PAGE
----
by Stefan Dobroiu
- Cineuropa met up with Anamaria Antoci, producer at 4 Proof Film
With a professional background in cultural project management, Anamaria Antoci began working in film production after joining 4 Proof Film in 2012. In 2014, the EAVE graduate independently produced her first feature, Adrian Sitaru‘s Illegitimate [+see also:
interview: Adrian Sitaru
film profile], which was selected at this year’s Berlinale.
Cineuropa: What made you produce Illegitimate independently?
Anamaria Antoci: Illegitimate was thought of as a low budget film from the very beginning. The decision to produce it 100% independently was a totally committed one, though quite challenging, especially because of the rather particular artistic approach. A difficult producing path brought us all to Berlin presenting a unique film tackling difficult choices. Actually for my first experience producing a feature film, such a challenge was the best school I could have had.
You are one of the authors of an open letter that accuses a certain regulation handed down by the Romanian National Film Center as discriminatory to first time producers. How do you comment on the Center’s position?
Our open letter came against a very clear background of frustration. Last year the Center invited the industry to work together on bringing improvements to the current regulations. We took the time and energy to draft the most important suggestions that could be implemented in the frame of the existing law, and everything ended up in a document that was shot down as soon as it crossed the desk of the Center’s director.
This January the minister of culture Vlad Alexandrescu invited young producers to an open debate. We attended a working group moderated by the minister’s advisor on cinema, we reviewed the document drafted in 2015 and we submitted it again to the Center. One week later, the Center made the shocking decision to completely ignore our input when a new production support contest was announced. The rather non-transparent funding process, which makes it difficult for emerging producers to enter the system, has personally affected me. We have a great cinema industry, but we need a healthy system to support it.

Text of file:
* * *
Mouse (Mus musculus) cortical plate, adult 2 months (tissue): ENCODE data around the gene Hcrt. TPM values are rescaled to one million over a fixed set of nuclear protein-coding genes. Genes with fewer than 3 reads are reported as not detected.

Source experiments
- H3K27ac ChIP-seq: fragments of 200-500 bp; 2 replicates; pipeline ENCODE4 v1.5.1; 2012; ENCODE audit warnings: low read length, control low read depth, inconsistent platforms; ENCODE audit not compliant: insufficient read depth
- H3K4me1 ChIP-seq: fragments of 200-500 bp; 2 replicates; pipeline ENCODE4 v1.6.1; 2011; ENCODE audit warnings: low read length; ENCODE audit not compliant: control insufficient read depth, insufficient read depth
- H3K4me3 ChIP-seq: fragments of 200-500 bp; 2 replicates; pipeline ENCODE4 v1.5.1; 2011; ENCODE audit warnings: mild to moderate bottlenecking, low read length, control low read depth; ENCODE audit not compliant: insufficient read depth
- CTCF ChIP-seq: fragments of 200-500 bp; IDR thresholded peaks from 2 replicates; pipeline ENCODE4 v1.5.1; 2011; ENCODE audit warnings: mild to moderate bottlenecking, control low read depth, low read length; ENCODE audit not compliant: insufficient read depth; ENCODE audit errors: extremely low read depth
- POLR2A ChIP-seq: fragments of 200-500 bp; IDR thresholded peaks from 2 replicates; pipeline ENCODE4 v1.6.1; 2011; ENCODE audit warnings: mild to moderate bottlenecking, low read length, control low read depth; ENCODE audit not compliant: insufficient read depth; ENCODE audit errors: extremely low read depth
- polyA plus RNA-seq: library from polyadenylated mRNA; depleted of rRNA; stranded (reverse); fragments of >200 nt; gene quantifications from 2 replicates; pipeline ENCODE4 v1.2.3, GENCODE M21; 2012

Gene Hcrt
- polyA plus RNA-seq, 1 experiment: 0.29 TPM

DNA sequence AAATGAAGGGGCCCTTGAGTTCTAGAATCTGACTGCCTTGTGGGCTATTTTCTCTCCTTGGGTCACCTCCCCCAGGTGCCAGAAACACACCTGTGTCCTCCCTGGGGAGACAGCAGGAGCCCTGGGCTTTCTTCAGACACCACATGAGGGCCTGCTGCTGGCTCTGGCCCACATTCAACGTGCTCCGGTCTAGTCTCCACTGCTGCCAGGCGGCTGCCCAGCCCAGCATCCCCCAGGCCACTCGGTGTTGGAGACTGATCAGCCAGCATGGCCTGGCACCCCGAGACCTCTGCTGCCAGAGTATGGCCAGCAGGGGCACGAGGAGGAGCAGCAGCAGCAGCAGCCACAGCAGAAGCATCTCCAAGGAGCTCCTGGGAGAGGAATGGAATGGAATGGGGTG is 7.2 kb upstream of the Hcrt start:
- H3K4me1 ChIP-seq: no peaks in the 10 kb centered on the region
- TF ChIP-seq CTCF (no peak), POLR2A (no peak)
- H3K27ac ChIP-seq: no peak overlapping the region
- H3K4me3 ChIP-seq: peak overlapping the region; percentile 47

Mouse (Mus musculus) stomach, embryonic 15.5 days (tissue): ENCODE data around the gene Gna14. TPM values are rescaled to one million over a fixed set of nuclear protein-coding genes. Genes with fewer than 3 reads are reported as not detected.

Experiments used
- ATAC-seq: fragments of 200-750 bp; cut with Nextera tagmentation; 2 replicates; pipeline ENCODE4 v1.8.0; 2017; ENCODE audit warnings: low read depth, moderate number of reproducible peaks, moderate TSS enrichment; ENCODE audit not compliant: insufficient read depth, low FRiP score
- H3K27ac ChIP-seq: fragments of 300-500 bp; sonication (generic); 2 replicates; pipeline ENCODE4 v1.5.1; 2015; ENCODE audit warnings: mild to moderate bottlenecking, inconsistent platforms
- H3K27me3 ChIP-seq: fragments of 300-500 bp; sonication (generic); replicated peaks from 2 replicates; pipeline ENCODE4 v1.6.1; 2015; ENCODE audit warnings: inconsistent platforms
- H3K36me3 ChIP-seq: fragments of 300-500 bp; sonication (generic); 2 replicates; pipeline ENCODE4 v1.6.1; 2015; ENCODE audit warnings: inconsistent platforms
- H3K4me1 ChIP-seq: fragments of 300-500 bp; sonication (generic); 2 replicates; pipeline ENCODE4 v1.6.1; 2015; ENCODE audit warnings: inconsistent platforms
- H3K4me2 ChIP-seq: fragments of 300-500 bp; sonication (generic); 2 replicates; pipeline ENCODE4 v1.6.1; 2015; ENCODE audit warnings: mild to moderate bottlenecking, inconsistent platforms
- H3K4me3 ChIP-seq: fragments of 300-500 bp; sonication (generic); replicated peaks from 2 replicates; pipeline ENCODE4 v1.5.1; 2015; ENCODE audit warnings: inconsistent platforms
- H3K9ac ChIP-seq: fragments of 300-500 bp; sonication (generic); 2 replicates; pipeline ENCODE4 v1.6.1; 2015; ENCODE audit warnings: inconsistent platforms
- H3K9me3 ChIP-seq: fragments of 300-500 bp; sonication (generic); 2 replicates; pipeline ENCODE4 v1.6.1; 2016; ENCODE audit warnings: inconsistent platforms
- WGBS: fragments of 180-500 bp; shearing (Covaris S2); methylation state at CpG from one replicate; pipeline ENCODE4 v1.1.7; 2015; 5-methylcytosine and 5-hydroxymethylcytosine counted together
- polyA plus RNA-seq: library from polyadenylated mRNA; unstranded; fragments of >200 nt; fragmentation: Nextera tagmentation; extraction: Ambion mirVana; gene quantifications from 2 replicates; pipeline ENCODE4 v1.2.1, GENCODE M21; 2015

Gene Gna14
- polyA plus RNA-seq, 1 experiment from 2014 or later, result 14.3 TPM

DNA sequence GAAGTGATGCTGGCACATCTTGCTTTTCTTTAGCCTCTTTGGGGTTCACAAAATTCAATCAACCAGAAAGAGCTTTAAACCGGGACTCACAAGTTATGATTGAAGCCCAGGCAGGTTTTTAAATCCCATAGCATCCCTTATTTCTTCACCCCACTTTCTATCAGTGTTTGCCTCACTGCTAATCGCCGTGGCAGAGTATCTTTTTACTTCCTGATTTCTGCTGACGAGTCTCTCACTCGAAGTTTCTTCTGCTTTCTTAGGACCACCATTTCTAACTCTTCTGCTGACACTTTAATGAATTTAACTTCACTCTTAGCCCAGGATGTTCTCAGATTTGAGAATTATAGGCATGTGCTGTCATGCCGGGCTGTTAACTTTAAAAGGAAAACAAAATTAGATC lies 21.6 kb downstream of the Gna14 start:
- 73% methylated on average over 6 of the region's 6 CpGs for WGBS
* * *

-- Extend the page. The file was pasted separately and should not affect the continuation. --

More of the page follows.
A new cinema law and new regulations for the Center are expected this year. What are the most urgent changes to be made?
Now, after minister Alexandrescu’s recent forced resignation, I’ve started to lose some optimism – it’s highly unlikely we’ll have a new law any time soon. It would be most important to find new financing sources for the film fund, to implement a transparent funding process and a minority co-production scheme, and to provide support for career development. We don’t have a proper school for film production; therefore I have developed professionally through several international programmes (EAVE, Ex Oriente), which was possible solely through the support of the Romanian Cultural Institute, given the lack of interest from the Center.
What are your next projects?
I’m currently working on several projects, mainly Shadow and Dream, the first feature by Hadrian Marcu, and Andrei Dascalescu’s new documentary Planeta Petrila. The story of Shadow and Dream centres on Petru, a man in his mid-thirties who is about to start a family bu, after an accident at his workplace, must face a difficult choice. Planeta Petrila is built around Ion Barbu's work, a 61-year-old ex-miner turned artist and activist, who sees taking down the buildings of the Petrila coal mine as a crime against the town's soul and identity.
What are your expectations regarding the Producers on the Move program?
I see Producers on the Move as a unique networking and career-developing environment, so I look forward to benefiting from the opportunities it encourages. Being among the 20 selected producers, I am sure I will have the chance to establish new professional connections, enabling me to bring new stories to the big screen.